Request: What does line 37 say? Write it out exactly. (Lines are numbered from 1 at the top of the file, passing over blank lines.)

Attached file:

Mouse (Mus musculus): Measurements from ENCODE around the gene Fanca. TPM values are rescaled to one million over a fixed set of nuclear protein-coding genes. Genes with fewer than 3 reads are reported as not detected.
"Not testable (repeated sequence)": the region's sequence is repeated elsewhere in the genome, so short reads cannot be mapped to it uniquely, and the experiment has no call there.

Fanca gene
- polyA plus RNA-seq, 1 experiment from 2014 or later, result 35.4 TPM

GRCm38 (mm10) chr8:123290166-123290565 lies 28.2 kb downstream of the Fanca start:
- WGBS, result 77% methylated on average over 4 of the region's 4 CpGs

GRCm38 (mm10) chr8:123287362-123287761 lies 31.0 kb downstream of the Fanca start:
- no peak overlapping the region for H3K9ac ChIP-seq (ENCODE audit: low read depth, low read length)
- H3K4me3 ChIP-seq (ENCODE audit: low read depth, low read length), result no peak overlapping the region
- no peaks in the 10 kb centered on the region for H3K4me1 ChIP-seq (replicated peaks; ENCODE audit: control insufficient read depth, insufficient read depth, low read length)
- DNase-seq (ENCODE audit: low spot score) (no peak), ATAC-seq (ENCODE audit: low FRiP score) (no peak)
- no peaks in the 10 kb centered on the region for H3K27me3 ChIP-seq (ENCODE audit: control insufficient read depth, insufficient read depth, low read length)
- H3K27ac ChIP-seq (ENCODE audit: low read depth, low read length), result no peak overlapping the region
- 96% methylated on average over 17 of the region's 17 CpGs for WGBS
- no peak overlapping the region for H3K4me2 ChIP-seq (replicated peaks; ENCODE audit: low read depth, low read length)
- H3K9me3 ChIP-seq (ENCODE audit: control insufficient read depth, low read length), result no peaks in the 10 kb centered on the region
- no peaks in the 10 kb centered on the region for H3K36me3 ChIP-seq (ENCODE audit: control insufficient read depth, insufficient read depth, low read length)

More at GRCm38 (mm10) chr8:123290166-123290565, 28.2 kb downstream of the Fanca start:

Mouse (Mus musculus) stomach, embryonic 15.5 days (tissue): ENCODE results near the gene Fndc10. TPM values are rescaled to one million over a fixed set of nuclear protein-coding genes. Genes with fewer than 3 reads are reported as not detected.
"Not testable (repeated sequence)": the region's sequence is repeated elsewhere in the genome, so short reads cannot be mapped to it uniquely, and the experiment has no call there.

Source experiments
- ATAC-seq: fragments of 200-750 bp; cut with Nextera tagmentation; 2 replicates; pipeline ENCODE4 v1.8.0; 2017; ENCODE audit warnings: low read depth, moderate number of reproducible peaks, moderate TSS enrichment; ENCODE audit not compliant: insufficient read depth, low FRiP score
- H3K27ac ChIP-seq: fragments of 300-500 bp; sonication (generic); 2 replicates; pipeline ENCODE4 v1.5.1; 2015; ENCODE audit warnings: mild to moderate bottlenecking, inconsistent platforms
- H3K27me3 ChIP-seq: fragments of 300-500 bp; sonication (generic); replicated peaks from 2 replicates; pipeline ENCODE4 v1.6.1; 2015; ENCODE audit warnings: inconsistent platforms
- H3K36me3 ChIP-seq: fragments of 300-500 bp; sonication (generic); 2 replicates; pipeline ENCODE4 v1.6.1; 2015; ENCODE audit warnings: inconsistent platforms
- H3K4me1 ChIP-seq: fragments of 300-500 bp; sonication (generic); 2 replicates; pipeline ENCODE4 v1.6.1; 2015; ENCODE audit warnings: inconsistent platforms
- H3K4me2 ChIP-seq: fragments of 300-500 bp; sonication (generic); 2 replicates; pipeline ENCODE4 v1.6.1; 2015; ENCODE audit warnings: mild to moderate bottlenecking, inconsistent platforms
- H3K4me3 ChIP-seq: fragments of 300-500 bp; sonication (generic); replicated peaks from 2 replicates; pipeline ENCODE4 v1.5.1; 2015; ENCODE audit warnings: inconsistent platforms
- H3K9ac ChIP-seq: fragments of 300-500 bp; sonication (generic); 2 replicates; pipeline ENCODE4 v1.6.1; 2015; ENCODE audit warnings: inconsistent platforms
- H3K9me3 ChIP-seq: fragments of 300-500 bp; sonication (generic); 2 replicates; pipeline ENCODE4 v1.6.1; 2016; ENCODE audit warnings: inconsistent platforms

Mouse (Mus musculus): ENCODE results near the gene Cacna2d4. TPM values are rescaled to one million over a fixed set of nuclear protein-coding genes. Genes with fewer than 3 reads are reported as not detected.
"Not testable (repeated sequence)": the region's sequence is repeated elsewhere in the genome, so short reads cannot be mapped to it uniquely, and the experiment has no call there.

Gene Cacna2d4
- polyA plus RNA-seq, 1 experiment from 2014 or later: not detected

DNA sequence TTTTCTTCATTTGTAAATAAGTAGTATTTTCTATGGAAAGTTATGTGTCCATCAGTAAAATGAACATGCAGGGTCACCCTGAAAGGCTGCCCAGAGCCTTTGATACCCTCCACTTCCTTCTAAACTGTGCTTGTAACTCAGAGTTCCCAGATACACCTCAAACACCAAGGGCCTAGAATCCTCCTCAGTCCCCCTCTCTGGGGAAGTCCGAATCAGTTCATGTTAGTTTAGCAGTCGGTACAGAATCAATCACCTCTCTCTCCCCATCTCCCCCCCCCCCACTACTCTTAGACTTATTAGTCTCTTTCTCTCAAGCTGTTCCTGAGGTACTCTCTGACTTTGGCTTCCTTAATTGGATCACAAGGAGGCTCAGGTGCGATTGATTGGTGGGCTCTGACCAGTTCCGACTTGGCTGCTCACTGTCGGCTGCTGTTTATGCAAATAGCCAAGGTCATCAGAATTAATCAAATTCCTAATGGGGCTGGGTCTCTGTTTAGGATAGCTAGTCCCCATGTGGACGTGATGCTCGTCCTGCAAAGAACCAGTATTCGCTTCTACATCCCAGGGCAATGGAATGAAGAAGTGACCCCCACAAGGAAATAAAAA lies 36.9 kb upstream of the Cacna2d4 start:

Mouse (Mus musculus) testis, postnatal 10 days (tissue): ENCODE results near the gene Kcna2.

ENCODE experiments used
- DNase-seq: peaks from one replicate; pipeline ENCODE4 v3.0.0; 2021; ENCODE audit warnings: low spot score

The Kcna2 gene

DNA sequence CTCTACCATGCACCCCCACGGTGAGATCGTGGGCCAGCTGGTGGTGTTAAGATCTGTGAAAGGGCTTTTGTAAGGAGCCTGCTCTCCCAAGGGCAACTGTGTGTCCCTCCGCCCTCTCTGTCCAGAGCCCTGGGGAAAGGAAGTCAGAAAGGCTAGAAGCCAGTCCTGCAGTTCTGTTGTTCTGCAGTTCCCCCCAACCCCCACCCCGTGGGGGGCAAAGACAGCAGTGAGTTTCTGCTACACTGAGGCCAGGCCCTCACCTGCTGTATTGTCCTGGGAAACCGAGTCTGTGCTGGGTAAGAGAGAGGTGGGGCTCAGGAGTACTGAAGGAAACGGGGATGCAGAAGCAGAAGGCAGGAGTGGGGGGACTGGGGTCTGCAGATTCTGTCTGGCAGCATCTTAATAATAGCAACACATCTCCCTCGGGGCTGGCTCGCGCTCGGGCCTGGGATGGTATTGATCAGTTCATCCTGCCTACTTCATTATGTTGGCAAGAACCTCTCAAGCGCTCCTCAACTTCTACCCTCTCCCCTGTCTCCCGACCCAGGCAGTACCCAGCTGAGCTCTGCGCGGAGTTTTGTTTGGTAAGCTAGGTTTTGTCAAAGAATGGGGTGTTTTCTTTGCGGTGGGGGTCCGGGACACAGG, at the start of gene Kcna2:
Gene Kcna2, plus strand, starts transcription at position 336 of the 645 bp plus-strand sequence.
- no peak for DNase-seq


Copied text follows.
ENCODE experiments used